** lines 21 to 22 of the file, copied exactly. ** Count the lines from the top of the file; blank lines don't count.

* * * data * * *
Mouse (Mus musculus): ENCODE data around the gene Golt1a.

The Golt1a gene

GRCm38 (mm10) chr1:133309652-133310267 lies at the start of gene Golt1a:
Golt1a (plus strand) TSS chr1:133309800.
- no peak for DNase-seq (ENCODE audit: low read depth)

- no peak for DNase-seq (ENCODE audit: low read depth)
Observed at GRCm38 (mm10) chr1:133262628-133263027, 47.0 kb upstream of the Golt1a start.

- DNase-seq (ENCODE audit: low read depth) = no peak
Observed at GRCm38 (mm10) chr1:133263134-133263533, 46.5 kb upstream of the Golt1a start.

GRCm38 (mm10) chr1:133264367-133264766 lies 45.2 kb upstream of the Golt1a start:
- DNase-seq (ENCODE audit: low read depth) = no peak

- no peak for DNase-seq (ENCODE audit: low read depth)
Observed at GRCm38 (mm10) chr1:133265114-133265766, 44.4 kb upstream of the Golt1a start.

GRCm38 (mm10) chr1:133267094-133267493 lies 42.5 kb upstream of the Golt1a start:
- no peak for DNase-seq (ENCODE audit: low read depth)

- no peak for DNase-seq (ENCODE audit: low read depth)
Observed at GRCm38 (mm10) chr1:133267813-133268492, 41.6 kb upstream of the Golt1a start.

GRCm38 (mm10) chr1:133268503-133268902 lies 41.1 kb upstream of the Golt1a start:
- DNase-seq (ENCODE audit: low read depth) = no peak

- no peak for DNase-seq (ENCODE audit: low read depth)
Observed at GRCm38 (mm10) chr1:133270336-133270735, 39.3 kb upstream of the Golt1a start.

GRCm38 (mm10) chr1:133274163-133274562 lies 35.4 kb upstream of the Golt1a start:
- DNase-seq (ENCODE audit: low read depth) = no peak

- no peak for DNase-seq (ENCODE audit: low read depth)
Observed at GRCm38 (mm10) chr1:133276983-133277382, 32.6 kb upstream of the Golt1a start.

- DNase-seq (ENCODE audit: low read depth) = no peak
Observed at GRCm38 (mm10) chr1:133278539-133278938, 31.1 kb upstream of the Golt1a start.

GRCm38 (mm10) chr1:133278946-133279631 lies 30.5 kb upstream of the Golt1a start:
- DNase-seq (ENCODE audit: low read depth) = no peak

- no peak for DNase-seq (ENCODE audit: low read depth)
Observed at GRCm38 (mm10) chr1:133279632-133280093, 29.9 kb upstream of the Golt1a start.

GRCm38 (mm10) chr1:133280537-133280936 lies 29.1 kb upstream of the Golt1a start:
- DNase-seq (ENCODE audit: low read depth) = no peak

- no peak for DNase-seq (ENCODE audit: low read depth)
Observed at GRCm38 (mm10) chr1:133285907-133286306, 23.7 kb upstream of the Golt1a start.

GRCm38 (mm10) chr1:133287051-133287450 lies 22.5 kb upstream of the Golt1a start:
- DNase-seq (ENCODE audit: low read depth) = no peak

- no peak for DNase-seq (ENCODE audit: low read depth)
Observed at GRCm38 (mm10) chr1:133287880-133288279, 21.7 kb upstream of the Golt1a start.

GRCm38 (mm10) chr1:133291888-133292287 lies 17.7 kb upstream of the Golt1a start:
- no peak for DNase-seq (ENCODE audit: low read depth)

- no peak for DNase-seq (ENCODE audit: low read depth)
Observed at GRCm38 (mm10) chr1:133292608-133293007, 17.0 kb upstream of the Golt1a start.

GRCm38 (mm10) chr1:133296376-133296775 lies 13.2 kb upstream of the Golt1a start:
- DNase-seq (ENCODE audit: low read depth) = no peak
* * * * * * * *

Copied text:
Observed at GRCm38 (mm10) chr1:133270336-133270735, 39.3 kb upstream of the Golt1a start.

GRCm38 (mm10) chr1:133274163-133274562 lies 35.4 kb upstream of the Golt1a start: